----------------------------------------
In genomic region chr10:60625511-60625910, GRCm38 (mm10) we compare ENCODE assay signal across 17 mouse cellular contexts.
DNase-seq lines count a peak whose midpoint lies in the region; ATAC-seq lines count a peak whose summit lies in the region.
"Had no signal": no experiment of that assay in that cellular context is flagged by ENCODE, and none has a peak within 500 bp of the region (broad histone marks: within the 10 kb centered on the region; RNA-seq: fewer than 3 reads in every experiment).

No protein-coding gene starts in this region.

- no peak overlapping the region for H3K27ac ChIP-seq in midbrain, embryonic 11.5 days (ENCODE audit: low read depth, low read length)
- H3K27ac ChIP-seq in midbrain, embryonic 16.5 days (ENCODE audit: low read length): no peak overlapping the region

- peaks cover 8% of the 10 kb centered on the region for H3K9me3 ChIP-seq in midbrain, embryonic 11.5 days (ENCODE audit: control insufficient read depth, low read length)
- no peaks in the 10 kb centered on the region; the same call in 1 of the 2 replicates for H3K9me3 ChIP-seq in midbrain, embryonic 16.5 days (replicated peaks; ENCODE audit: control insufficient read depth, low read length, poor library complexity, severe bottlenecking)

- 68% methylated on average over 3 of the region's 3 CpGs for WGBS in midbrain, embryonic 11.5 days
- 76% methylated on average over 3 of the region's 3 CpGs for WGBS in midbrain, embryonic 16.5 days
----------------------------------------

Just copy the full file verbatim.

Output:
In genomic region chr10:60625511-60625910, GRCm38 (mm10) we compare ENCODE assay signal across 17 mouse cellular contexts.
DNase-seq lines count a peak whose midpoint lies in the region; ATAC-seq lines count a peak whose summit lies in the region.
"Had no signal": no experiment of that assay in that cellular context is flagged by ENCODE, and none has a peak within 500 bp of the region (broad histone marks: within the 10 kb centered on the region; RNA-seq: fewer than 3 reads in every experiment).

No protein-coding gene starts in this region.

- no peak overlapping the region for H3K27ac ChIP-seq in midbrain, embryonic 11.5 days (ENCODE audit: low read depth, low read length)
- H3K27ac ChIP-seq in midbrain, embryonic 16.5 days (ENCODE audit: low read length): no peak overlapping the region

- peaks cover 8% of the 10 kb centered on the region for H3K9me3 ChIP-seq in midbrain, embryonic 11.5 days (ENCODE audit: control insufficient read depth, low read length)
- no peaks in the 10 kb centered on the region; the same call in 1 of the 2 replicates for H3K9me3 ChIP-seq in midbrain, embryonic 16.5 days (replicated peaks; ENCODE audit: control insufficient read depth, low read length, poor library complexity, severe bottlenecking)

- 68% methylated on average over 3 of the region's 3 CpGs for WGBS in midbrain, embryonic 11.5 days
- 76% methylated on average over 3 of the region's 3 CpGs for WGBS in midbrain, embryonic 16.5 days